And 5. The Plaza Theatre and Videodrome

Each historic in their own way, these Poncey-Highland neighbors serve as the intersection for the most passionate but unpretentious facets of Atlanta film culture. The Plaza Theatre is Atlanta’s oldest continuously-operating movie house, while Videodrome remains an impeccably curated, brick-and-mortar video rental shop. Not to be missed are their “Plazadrome” collaborative film screenings of vintage cult movies, including the likes of 1988’s The Blob at socially-distant “pop-up” drive-in screenings. (But don’t overlook The Starlight Drive-In as a great option for seeing movies on a clear night.)

The Fabulous Fox Theatre

Currently best known as a live performance venue, this luxurious movie palace dating to 1929 conveys the old-fashioned grandeur of cinema’s golden age. In non-COVID times, every Atlantan should check out at least one screening at the Fox’s summer movie series, which regularly feature cartoons and a performance at the “Mighty Mo” pipe organ, as well as the chance to take in the theater’s breathtaking architectural flourishes.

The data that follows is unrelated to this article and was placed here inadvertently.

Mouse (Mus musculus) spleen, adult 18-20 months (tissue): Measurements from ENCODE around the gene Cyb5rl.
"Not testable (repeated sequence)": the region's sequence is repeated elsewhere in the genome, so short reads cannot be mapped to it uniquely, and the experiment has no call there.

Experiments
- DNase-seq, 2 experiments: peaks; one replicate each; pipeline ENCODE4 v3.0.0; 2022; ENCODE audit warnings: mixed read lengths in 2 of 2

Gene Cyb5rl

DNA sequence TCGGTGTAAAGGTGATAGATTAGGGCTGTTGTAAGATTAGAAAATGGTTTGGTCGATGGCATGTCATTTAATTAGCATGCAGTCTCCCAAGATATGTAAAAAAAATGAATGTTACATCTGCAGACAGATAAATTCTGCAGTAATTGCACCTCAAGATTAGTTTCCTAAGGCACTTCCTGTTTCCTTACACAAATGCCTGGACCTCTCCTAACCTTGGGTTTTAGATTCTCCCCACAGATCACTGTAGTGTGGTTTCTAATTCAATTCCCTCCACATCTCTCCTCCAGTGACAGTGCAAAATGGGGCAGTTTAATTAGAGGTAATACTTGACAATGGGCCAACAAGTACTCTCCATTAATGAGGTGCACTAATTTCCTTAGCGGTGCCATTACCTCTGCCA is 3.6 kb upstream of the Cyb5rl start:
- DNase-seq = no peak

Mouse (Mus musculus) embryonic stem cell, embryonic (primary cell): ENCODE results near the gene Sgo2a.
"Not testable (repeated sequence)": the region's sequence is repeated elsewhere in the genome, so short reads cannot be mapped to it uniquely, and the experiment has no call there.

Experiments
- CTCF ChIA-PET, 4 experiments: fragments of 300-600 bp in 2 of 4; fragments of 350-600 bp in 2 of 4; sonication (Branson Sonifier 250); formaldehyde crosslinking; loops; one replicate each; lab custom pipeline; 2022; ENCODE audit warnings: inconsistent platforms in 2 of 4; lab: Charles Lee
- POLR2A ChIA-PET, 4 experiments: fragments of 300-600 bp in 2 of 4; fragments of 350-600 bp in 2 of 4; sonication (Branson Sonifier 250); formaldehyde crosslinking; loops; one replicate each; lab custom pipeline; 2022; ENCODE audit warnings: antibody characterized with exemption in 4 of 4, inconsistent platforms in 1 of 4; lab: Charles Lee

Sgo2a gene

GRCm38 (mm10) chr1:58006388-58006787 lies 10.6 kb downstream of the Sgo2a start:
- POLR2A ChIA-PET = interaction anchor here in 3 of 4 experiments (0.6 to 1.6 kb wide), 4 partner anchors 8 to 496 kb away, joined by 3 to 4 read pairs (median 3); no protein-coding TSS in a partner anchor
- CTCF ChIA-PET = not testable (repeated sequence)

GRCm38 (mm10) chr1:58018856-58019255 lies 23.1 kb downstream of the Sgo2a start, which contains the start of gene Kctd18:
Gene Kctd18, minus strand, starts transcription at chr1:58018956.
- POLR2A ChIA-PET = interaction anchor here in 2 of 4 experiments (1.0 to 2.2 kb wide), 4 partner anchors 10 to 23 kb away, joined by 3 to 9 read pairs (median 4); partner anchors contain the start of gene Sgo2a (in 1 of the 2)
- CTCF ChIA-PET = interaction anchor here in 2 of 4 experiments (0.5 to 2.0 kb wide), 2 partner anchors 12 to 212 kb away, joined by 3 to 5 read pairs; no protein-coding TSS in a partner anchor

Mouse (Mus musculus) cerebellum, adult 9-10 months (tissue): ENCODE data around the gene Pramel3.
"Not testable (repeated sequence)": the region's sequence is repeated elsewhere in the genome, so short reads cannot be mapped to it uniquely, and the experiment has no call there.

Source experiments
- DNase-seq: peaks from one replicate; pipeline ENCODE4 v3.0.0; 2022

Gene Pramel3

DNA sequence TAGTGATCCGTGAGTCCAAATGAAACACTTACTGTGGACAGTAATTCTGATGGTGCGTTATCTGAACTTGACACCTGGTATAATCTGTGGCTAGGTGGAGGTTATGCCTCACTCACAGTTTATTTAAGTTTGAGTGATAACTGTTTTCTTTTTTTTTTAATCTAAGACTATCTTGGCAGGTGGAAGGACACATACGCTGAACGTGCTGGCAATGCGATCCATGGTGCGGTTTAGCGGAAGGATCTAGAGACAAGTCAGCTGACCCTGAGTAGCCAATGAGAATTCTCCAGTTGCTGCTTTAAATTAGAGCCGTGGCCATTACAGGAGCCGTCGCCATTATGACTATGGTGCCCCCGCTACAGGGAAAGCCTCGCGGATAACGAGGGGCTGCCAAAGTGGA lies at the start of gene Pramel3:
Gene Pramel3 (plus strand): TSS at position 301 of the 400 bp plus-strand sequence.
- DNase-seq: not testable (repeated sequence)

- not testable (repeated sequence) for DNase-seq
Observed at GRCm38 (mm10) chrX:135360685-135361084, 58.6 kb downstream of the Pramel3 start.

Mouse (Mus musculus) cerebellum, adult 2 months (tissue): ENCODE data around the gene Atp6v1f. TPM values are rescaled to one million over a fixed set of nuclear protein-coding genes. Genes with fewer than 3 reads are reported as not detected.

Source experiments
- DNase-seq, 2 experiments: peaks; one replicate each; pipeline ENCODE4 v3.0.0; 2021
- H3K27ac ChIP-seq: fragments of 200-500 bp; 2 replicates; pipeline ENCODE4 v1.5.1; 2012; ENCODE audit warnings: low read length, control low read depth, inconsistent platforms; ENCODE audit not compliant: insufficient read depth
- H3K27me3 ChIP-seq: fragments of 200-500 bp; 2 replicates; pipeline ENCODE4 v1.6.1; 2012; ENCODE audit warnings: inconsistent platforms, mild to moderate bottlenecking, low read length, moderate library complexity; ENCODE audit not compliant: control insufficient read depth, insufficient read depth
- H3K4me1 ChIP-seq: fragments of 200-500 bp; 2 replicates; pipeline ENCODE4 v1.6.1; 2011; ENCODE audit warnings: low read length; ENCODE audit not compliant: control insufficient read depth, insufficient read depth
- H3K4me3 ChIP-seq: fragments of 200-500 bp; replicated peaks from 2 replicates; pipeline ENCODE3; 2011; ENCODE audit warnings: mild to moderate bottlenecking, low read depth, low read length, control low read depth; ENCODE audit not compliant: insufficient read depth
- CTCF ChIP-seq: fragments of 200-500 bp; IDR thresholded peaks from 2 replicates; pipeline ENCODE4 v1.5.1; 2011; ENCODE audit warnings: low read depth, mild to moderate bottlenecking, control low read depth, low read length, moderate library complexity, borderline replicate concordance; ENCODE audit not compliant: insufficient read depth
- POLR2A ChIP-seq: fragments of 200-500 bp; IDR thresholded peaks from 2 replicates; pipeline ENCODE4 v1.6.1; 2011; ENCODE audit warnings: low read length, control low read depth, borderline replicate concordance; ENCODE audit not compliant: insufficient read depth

IMAX Screens

Many cinemas claim to have IMAX theaters or high-resolution formats, which despite the upsell, can offer a better way to see a film compared to standard format. But in the Atlanta area, the Fernbank Museum has the only true combination of IMAX projection and a giant screen for a viewing experience that’s reliably breathtaking. While Fernbank’s nature documentaries are always impressive, the Mall of Georgia’s IMAX screen is worth the drive for first-run films crafted to take full advantage of the format.

Atlanta Film Tours

If you can’t go to the movies, a safe substitute can be to take a tour of Atlanta film and television locations. Over just a few blocks in downtown for instance, you can cross the paths of chases seen in “The Walking Dead,” Venom, Baby Driver, Ant-Man and the Wasp and more. offers virtual tours as well as bus tours that take safety precautions.

Tyler Perry Studios

Tyler Perry’s films aren’t necessarily for everyone — but that’s exactly the point. The self-made media mogul (and Madea alter ego) crafted films and television series for underserved Black audiences and helped build a local film infrastructure long before Hollywood came calling in Georgia.

Local HBO Productions

While waiting for Donald Glover’s “Atlanta” to return, perhaps the two most important productions of film or television are two ambitious, complex HBO programs. While “Watchmen” (which garnered the most Emmy nominations of any show this year) looked at superheroes, and “Lovecraft Country” took on pulp horror, both used popular genres to address uncomfortable truths about race, police, and the American Dream. It’s hard to think of any works from the past few years that have so effectively planted themselves in the current zeitgeist while being on the right side of history. Plus, you can pay a visit to, say, the Decatur Square and feel like you’re in “Watchmen”’s alternative version of Tulsa, Oklahoma.